A Tribute to Anton Yelchin

by Mary Thornsberry

On June 19, 2016 the world suffered a terrible and shocking blow when actor Anton Yelchin (best known for me as Pavel Chekov in the new Star Trek reboot films) was killed in a tragic accident early that Sunday morning. He was only 27 years old. All of his friends and co-stars have been writing heartfelt tributes to him. I am neither but I am a fan and a great admirer of his so I felt it was my turn.

When I first heard that Anton Yelchin had died, I was heartbroken, not just because an artist I admired was dead, but the fact that he had died at such a young age. 27 is just 4 years younger than me and it’s too young. I’ve been watching his movies since he died; don’t ask me why I guess it just helps. He had been acting since he was 10 years old but the first thing I noticed him in was Star Trek in 2009 or so, though I had seen him years earlier in a mini-series called Taken on the Sci-Fi channel. In Star Trek he played Pavel Chekov one of the navigators on the Enterprise, and the only one to speak with a thick Russian accent. He did it so convincingly that I thought it was his real accent and so I didn’t recognize him.

The year that Star Trek premiered in theaters Anton Yelchin began popping up everywhere. It started with Star Trek and then he was in the third installment of the Terminator films, Terminator: Salvation as a young Kyle Reese. He then was in the 2011 remake of the film Fright Night co-starring Colin Farrell and Toni Collette. I really liked him in Fright Night. It was the first time I had seen him in both an action hero role and a serious emotional role. In Fright Night he could be comedic when discovering a killer vampire living next door and he could play brave and emotional with the need to protect his friends and family.

One thing I’ve noticed about Anton Yelchin’s acting is that he has always been a really good crier. It didn’t matter if he was a child or an adult, if he needed to he could really turn on the waterworks and he did it so convincingly that he made you want to cry along with him. He also did a few animated characters as well, such as Clumsy Smurf in the 2011 film The Smurfs and the sequel The Smurfs 2. I really enjoyed his character Clumsy in The Smurfs. The character of Clumsy is exactly what his name entails he is a Smurf that can’t walk two feet in front of him without tripping. His voice was perfect for Clumsy because he had such a small and innocent quality to his voice which is Clumsy in a nutshell. He also voiced Shun Kazama in the English re-dub of Hayao Miyazaki’s From Up on Poppy Hill.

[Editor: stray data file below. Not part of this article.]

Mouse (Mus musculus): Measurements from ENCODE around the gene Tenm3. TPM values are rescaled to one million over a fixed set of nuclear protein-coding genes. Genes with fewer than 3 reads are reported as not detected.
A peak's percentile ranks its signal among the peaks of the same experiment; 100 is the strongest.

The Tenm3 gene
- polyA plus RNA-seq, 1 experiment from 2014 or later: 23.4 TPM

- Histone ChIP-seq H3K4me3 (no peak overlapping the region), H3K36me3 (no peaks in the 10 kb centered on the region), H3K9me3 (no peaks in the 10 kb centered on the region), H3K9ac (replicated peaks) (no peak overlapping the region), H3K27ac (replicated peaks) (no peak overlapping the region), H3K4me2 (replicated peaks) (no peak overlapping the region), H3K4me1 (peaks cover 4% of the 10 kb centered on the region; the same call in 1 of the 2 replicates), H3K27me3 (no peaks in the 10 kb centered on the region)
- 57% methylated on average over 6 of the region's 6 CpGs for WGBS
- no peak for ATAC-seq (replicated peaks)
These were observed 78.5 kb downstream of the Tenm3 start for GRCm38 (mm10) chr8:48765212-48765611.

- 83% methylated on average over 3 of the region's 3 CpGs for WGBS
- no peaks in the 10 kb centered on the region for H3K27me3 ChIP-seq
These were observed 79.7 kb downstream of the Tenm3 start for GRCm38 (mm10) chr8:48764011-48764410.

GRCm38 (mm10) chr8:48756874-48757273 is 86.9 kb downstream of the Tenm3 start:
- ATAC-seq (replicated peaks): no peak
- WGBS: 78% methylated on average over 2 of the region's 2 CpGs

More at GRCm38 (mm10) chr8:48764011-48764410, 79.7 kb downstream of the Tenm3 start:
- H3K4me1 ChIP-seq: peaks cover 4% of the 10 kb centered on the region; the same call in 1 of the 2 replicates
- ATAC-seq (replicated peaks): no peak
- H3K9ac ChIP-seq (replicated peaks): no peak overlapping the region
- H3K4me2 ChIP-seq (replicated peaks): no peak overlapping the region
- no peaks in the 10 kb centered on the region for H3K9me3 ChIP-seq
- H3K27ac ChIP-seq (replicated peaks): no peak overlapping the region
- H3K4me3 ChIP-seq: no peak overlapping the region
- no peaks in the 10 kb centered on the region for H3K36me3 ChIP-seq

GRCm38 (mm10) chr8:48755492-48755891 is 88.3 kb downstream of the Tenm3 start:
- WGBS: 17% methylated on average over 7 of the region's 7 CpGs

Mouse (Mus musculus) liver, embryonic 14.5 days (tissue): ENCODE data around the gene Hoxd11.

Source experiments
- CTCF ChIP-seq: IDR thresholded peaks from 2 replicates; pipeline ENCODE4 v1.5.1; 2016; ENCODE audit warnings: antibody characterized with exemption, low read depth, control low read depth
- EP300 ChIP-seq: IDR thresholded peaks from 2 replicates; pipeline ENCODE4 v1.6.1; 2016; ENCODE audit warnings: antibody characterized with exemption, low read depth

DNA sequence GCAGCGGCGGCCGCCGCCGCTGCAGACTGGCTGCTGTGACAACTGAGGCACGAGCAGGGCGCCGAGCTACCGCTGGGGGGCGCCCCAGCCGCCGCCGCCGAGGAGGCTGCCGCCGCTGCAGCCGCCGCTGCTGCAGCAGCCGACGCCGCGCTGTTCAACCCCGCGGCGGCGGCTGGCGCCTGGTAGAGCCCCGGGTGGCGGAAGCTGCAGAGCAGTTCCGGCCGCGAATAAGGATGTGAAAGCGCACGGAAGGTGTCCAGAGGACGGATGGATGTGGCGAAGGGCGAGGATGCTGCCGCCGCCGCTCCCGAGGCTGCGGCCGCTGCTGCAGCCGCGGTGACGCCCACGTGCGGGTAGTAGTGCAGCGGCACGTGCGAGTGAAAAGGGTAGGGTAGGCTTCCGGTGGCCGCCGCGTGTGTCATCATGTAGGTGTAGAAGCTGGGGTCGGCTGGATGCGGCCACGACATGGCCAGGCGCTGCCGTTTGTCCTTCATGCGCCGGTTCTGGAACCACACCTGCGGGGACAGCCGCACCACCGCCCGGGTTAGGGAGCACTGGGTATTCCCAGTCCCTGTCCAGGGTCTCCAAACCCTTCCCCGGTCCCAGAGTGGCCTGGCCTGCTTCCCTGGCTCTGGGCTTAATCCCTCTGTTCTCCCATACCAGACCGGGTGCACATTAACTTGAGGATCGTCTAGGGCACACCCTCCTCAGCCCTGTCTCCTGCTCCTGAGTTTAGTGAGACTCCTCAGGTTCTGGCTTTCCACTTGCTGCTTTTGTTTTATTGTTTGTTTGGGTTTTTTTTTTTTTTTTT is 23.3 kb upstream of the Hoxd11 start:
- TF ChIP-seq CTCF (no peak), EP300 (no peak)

In the time I’ve taken to watch some of his earlier films I’ve discovered a few more movies I can enter into my favorite Anton Yelchin movies category such as Hearts in Atlantis in 2001. Seeing him in Hearts in Atlantis is tough because he is so young, probably 12 years old, and it’s tough seeing him as a kid knowing he is going to pass away at 27. It’s almost impossible not to get sucked into his performance in that movie.

He was an amazing actor, even at that age he had a way of grabbing you during a movie to the point that you couldn’t take your eyes off of him. Something else I found amazing about Anton Yelchin was that I don’t think there is a single parson in the Hollywood acting industry that he didn’t work with. I mean he worked with everyone from Anthony Hopkins and Robin Williams, to Morgan Freeman and Diane Lane, to Robert Downey Jr. and Mel Gibson, even Willem Dafoe, in just twenty years he worked with probably every actor or actress that you can think of. Anton Yelchin was a gifted young man who was just starting to find his place in the world and he was cruelly taken from us too soon. He still had so much more to give. My hope is that he will be remembered not just for his amazing acting but that people will also see the amazing person he was behind it, because if there is one thing that Anton Yelchin deserves it is to be remembered as a person and not just one character.